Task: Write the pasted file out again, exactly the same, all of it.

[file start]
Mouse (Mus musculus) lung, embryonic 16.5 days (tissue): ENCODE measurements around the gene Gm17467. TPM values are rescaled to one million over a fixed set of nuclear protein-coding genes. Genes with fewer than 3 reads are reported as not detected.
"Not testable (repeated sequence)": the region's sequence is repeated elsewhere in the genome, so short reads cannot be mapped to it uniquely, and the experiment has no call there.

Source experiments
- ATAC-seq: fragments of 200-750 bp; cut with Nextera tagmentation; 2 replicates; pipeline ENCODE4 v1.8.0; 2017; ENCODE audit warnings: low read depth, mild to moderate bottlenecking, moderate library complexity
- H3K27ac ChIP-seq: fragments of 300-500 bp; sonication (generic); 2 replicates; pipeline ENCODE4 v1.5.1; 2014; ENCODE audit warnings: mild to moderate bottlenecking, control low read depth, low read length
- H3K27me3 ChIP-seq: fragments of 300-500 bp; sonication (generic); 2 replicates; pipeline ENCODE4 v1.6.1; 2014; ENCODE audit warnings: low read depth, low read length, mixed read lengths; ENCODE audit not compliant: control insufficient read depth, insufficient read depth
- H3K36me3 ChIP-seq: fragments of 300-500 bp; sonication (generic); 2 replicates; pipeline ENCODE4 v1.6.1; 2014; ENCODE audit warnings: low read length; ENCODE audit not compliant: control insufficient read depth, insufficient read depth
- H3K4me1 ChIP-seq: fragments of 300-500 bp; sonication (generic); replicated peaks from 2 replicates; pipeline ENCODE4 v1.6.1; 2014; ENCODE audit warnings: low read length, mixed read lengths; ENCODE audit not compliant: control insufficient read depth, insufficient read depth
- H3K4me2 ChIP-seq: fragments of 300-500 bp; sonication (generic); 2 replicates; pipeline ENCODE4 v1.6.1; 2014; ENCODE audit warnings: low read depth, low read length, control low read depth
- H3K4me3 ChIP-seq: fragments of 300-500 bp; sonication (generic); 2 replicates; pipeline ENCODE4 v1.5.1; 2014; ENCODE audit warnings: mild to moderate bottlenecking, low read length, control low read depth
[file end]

Mouse (Mus musculus) lung, embryonic 16.5 days (tissue): ENCODE measurements around the gene Gm17467. TPM values are rescaled to one million over a fixed set of nuclear protein-coding genes. Genes with fewer than 3 reads are reported as not detected.
"Not testable (repeated sequence)": the region's sequence is repeated elsewhere in the genome, so short reads cannot be mapped to it uniquely, and the experiment has no call there.

Source experiments
- ATAC-seq: fragments of 200-750 bp; cut with Nextera tagmentation; 2 replicates; pipeline ENCODE4 v1.8.0; 2017; ENCODE audit warnings: low read depth, mild to moderate bottlenecking, moderate library complexity
- H3K27ac ChIP-seq: fragments of 300-500 bp; sonication (generic); 2 replicates; pipeline ENCODE4 v1.5.1; 2014; ENCODE audit warnings: mild to moderate bottlenecking, control low read depth, low read length
- H3K27me3 ChIP-seq: fragments of 300-500 bp; sonication (generic); 2 replicates; pipeline ENCODE4 v1.6.1; 2014; ENCODE audit warnings: low read depth, low read length, mixed read lengths; ENCODE audit not compliant: control insufficient read depth, insufficient read depth
- H3K36me3 ChIP-seq: fragments of 300-500 bp; sonication (generic); 2 replicates; pipeline ENCODE4 v1.6.1; 2014; ENCODE audit warnings: low read length; ENCODE audit not compliant: control insufficient read depth, insufficient read depth
- H3K4me1 ChIP-seq: fragments of 300-500 bp; sonication (generic); replicated peaks from 2 replicates; pipeline ENCODE4 v1.6.1; 2014; ENCODE audit warnings: low read length, mixed read lengths; ENCODE audit not compliant: control insufficient read depth, insufficient read depth
- H3K4me2 ChIP-seq: fragments of 300-500 bp; sonication (generic); 2 replicates; pipeline ENCODE4 v1.6.1; 2014; ENCODE audit warnings: low read depth, low read length, control low read depth
- H3K4me3 ChIP-seq: fragments of 300-500 bp; sonication (generic); 2 replicates; pipeline ENCODE4 v1.5.1; 2014; ENCODE audit warnings: mild to moderate bottlenecking, low read length, control low read depth